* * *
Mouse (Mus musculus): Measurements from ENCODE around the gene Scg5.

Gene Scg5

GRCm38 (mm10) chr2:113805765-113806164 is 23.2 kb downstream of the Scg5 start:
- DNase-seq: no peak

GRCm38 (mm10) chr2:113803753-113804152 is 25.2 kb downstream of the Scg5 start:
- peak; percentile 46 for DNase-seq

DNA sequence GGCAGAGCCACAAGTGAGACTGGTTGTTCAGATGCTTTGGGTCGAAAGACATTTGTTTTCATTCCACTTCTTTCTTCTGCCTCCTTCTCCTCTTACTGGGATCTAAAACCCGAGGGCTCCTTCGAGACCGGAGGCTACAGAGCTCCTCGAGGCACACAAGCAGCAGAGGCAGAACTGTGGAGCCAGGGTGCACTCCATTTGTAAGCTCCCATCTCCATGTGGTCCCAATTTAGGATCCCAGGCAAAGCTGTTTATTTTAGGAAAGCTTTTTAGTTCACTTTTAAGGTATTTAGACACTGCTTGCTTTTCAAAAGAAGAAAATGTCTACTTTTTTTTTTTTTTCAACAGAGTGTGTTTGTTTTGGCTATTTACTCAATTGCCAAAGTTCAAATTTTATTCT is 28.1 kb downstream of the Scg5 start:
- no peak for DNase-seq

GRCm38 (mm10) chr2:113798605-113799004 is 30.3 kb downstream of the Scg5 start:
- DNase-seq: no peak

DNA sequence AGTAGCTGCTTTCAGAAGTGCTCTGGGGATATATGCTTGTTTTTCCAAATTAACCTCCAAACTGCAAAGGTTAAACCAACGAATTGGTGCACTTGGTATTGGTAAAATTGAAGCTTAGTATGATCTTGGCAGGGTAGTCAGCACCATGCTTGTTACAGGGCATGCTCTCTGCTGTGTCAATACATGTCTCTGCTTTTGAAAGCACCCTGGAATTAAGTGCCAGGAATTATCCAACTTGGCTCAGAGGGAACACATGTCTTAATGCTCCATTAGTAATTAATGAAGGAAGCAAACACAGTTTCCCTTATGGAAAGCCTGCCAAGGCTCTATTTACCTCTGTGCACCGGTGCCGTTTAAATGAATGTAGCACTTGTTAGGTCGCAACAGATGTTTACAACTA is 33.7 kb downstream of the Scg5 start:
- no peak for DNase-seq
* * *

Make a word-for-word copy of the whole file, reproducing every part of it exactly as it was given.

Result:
Mouse (Mus musculus): Measurements from ENCODE around the gene Scg5.

Gene Scg5

GRCm38 (mm10) chr2:113805765-113806164 is 23.2 kb downstream of the Scg5 start:
- DNase-seq: no peak

GRCm38 (mm10) chr2:113803753-113804152 is 25.2 kb downstream of the Scg5 start:
- peak; percentile 46 for DNase-seq

DNA sequence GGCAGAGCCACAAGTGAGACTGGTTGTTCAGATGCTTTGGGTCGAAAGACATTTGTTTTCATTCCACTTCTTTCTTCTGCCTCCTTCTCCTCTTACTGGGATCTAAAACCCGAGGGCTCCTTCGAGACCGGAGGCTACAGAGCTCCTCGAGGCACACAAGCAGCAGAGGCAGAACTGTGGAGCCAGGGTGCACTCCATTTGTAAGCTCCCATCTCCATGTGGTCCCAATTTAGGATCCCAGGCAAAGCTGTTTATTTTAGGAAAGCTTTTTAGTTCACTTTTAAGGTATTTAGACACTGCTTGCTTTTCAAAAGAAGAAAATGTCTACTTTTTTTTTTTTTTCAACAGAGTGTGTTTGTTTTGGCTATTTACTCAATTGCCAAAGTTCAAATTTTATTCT is 28.1 kb downstream of the Scg5 start:
- no peak for DNase-seq

GRCm38 (mm10) chr2:113798605-113799004 is 30.3 kb downstream of the Scg5 start:
- DNase-seq: no peak

DNA sequence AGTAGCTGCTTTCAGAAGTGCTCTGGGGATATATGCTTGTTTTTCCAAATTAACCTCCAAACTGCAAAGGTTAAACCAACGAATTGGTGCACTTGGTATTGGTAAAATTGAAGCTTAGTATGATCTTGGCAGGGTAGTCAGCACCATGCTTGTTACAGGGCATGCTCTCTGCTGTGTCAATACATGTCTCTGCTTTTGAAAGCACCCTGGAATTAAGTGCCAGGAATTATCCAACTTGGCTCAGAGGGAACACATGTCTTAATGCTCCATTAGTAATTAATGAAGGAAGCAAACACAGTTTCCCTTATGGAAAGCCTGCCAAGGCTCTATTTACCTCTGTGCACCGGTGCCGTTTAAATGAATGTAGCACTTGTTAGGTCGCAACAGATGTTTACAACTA is 33.7 kb downstream of the Scg5 start:
- no peak for DNase-seq